Hello! This blog is about my daughter Hailey (currently 12 years old) and her experiences living with auditory processing disorder. Auditory Processing Disorder is Hailey's primary issue, however she has also been given the labels Sensory Processing Disorder, Dyslexia, Visual Processing Disorder, Mixed Expressive Receptive Language Disorder and Phonology Disorder at various points in her life.

Sunday, April 14, 2013

Processing Conversations with Auditory Processing Disorder: You Don't Always Understand

A few days ago I posted on Facebook a quote from a young woman* with auditory processing disorder.  She described how she understands maybe only a few words in a conversation and uses body language and context to try to figure out what the other person is saying.  Well, I knew my daughter did this to some extent, but I hadn't really been paying as close attention to this in a long time.  

At home, in an ideal environment with people she is very familiar with, my Hailey actually does very well at understanding most things; her only real difficulties at home seem to be in watching television as she often misses the conversations there.  That really isn't a problem though as we just pause the tv (we use a dvr and it is wonderful for this reason) and help her understand if she wants the help.  Of course most of the time she is content to just half-understand the words spoken, because let's face it, television is not usually very complex and is highly visual.

So we were going along in our nice little world of home without thinking too much of the real difficulties Hailey has with understanding what people say.  Socially, she has friends and the group aspect of conversations still make it too difficult to follow a conversation, so she just follows along at the edges of the group.  With her close friends, she has one-on-one conversations and that works well. We knew this and felt okay with it all.  However, with the information from the young woman that I posted on my Facebook page, I started paying more attention to where maybe her lack of understanding is causing her real problems.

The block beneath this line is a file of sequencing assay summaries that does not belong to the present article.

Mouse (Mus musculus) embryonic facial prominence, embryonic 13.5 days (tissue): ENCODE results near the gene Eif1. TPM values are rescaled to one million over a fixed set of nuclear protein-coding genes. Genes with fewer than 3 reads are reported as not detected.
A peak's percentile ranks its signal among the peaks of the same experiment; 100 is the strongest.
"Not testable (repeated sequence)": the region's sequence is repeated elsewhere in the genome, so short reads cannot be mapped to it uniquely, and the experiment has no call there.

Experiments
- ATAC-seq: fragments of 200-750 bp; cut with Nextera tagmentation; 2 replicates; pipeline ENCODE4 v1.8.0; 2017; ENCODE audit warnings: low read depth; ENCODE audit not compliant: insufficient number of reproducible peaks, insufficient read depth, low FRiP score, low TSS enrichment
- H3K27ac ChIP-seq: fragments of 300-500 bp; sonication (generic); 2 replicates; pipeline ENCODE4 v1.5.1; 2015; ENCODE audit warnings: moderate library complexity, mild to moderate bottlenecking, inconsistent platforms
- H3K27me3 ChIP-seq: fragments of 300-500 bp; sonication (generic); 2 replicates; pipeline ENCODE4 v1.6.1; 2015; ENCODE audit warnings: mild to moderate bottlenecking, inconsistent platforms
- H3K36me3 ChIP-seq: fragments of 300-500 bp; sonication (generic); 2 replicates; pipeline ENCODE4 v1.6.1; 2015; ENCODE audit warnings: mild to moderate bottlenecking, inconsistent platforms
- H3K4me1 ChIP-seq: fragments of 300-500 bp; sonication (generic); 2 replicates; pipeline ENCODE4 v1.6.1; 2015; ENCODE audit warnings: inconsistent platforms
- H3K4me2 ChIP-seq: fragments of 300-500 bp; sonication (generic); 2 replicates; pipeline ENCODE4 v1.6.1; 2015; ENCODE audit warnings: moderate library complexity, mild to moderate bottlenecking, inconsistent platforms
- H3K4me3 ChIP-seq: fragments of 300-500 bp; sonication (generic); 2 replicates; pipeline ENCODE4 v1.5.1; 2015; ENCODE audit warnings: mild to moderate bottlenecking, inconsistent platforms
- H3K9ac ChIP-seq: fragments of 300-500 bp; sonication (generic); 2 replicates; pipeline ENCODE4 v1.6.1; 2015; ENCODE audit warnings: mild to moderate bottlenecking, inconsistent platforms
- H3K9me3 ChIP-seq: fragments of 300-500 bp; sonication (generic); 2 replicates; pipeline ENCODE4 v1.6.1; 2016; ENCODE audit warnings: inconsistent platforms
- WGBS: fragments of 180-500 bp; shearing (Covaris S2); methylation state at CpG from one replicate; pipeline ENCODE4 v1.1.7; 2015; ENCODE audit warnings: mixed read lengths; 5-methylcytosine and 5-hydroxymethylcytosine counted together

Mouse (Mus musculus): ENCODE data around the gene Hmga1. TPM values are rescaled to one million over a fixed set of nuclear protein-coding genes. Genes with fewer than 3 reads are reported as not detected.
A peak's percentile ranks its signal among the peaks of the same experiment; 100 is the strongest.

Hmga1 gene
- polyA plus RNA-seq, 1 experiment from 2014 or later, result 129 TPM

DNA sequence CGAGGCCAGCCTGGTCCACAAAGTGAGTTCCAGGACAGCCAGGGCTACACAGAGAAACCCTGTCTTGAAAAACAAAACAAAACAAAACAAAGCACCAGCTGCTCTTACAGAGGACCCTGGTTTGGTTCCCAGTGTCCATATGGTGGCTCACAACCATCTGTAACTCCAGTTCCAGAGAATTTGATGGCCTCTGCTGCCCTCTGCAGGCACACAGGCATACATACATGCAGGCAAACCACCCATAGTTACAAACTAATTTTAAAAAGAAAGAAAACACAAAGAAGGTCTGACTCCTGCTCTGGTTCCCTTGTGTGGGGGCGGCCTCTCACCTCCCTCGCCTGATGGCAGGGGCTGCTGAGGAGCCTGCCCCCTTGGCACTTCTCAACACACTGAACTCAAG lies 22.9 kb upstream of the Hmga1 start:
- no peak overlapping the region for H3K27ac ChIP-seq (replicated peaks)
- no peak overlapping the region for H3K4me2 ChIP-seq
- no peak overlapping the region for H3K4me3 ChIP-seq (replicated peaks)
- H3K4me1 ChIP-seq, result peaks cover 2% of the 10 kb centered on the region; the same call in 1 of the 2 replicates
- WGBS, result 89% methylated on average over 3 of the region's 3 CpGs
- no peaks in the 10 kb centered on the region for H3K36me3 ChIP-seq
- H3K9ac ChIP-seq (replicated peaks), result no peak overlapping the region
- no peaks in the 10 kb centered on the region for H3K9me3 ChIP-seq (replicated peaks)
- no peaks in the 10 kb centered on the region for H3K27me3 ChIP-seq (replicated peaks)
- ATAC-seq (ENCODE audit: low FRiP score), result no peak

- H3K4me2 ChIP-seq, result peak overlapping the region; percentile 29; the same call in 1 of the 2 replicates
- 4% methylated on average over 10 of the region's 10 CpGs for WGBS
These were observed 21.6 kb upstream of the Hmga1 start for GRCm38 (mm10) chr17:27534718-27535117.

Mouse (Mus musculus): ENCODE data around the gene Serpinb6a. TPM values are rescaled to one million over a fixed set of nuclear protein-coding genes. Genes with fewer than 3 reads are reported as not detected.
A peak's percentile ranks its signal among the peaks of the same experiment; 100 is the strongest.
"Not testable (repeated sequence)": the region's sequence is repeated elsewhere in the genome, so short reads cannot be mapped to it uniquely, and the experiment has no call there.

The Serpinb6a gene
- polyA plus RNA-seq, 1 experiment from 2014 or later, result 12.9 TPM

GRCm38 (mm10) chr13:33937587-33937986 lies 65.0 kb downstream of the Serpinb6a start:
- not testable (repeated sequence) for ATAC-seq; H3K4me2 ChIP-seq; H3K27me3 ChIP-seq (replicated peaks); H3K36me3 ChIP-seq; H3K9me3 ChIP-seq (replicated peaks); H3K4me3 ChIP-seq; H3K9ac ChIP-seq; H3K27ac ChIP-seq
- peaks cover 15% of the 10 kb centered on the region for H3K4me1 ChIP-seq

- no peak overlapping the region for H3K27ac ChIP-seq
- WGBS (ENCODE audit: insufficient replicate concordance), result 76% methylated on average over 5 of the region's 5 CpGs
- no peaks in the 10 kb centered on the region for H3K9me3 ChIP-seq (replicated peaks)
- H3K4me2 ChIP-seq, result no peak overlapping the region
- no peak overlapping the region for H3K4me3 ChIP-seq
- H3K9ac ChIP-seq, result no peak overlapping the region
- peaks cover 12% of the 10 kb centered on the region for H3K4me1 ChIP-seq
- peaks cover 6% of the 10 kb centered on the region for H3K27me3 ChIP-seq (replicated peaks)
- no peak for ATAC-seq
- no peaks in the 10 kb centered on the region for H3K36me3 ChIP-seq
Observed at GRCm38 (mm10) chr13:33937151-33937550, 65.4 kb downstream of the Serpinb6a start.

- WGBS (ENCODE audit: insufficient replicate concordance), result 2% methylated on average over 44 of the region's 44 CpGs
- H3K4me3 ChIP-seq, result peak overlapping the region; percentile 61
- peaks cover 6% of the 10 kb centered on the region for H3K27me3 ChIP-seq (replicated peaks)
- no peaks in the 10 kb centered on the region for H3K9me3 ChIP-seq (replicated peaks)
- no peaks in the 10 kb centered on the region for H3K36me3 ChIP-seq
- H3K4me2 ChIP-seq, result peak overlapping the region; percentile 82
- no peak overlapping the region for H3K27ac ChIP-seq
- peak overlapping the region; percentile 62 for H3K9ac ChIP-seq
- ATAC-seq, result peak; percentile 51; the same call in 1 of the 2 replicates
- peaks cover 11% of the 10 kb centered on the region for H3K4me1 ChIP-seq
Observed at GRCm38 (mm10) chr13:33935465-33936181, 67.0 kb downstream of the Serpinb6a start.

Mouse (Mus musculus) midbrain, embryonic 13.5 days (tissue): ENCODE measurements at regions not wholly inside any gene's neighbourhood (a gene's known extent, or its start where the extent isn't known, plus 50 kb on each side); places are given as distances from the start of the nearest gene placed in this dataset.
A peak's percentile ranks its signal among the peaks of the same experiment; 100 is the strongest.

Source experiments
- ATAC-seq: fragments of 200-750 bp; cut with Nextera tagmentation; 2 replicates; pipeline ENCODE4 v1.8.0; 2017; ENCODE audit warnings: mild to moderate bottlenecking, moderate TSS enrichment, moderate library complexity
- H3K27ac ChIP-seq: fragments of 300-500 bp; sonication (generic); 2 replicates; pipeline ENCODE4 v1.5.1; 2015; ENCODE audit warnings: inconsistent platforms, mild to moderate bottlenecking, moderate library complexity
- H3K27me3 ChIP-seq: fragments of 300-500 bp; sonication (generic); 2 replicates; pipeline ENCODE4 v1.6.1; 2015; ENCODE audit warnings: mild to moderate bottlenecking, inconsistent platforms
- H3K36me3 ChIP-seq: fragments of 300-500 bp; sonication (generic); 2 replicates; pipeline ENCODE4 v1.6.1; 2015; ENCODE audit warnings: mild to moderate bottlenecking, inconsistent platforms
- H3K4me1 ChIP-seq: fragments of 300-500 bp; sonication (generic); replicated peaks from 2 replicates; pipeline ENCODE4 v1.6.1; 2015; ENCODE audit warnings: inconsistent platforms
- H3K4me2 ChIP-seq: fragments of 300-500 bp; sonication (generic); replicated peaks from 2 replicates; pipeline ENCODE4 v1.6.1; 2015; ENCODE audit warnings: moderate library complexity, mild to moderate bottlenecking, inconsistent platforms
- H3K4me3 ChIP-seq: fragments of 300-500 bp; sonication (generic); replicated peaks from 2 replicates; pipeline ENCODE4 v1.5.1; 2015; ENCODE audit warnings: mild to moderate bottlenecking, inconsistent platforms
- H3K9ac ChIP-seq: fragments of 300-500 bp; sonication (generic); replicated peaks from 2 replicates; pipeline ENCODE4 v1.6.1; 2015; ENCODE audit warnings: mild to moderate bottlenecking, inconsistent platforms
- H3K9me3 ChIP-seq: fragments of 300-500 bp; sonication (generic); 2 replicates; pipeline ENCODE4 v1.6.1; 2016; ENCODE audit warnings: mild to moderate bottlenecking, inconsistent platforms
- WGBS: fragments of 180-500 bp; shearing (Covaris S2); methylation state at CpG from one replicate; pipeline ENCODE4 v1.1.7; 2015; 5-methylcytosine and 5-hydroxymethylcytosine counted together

As many of you know, Hailey ice skates.  She is also in a theater on ice class, which she really enjoys.  Mostly, she just has to follow along with what the others are doing and takes in her input visually.  Yes, she has to follow the music to stay on beat, but luckily she does not have the prosodic form of APD and so can hear the beat of the music well enough.  Well, her troupe is starting to learn a new program and her coach has decided to allow each skater some more individual input.  With this is mind, her coach took her aside to talk to her about what character she would like to be in the upcoming program; her coach has become aware that Hailey does not comprehend well in the group setting and so kindly spoke to her privately, making eye contact.

Hailey didn't want to make eye contact, kept shrugging her shoulders, and desperately wanted me to speak for her.  I tried to help without interfering and tried to encourage her to speak for herself; she is 12 years old and can handle these things. She did okay, but it was clear that she doesn't understand as much as I would have thought.  Later in the car, alone with me, she said some things to me about the conversation she had with her coach and she got quite a few things very wrong; she thought she heard things that were never said.